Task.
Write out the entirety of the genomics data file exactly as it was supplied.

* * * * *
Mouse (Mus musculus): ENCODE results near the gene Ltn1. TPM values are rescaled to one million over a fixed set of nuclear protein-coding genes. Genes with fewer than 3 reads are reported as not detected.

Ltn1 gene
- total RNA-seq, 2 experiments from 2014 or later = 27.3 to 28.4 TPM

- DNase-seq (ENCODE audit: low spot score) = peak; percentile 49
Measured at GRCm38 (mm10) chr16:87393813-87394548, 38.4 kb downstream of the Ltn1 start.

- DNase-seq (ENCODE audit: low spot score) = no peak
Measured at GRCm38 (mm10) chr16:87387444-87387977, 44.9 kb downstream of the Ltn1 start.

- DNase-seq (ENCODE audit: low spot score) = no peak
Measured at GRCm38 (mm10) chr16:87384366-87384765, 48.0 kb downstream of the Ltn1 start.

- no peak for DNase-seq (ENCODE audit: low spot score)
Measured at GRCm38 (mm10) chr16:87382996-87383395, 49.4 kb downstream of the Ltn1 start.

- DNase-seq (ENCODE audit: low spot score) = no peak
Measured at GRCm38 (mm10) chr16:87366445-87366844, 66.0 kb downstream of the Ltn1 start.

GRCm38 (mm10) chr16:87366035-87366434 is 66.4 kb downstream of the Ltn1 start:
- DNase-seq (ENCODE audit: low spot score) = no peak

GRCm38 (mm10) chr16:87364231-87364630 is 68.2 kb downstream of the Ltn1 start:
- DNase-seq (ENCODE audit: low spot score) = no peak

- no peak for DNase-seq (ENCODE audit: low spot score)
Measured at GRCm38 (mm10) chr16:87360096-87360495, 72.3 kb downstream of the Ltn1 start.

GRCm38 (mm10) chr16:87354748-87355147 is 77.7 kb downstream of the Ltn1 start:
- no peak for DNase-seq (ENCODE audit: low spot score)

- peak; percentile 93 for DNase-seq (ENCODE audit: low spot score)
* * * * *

Mouse (Mus musculus): ENCODE results near the gene Ltn1. TPM values are rescaled to one million over a fixed set of nuclear protein-coding genes. Genes with fewer than 3 reads are reported as not detected.

Ltn1 gene
- total RNA-seq, 2 experiments from 2014 or later = 27.3 to 28.4 TPM

- DNase-seq (ENCODE audit: low spot score) = peak; percentile 49
Measured at GRCm38 (mm10) chr16:87393813-87394548, 38.4 kb downstream of the Ltn1 start.

- DNase-seq (ENCODE audit: low spot score) = no peak
Measured at GRCm38 (mm10) chr16:87387444-87387977, 44.9 kb downstream of the Ltn1 start.

- DNase-seq (ENCODE audit: low spot score) = no peak
Measured at GRCm38 (mm10) chr16:87384366-87384765, 48.0 kb downstream of the Ltn1 start.

- no peak for DNase-seq (ENCODE audit: low spot score)
Measured at GRCm38 (mm10) chr16:87382996-87383395, 49.4 kb downstream of the Ltn1 start.

- DNase-seq (ENCODE audit: low spot score) = no peak
Measured at GRCm38 (mm10) chr16:87366445-87366844, 66.0 kb downstream of the Ltn1 start.

GRCm38 (mm10) chr16:87366035-87366434 is 66.4 kb downstream of the Ltn1 start:
- DNase-seq (ENCODE audit: low spot score) = no peak

GRCm38 (mm10) chr16:87364231-87364630 is 68.2 kb downstream of the Ltn1 start:
- DNase-seq (ENCODE audit: low spot score) = no peak

- no peak for DNase-seq (ENCODE audit: low spot score)
Measured at GRCm38 (mm10) chr16:87360096-87360495, 72.3 kb downstream of the Ltn1 start.

GRCm38 (mm10) chr16:87354748-87355147 is 77.7 kb downstream of the Ltn1 start:
- no peak for DNase-seq (ENCODE audit: low spot score)

- peak; percentile 93 for DNase-seq (ENCODE audit: low spot score)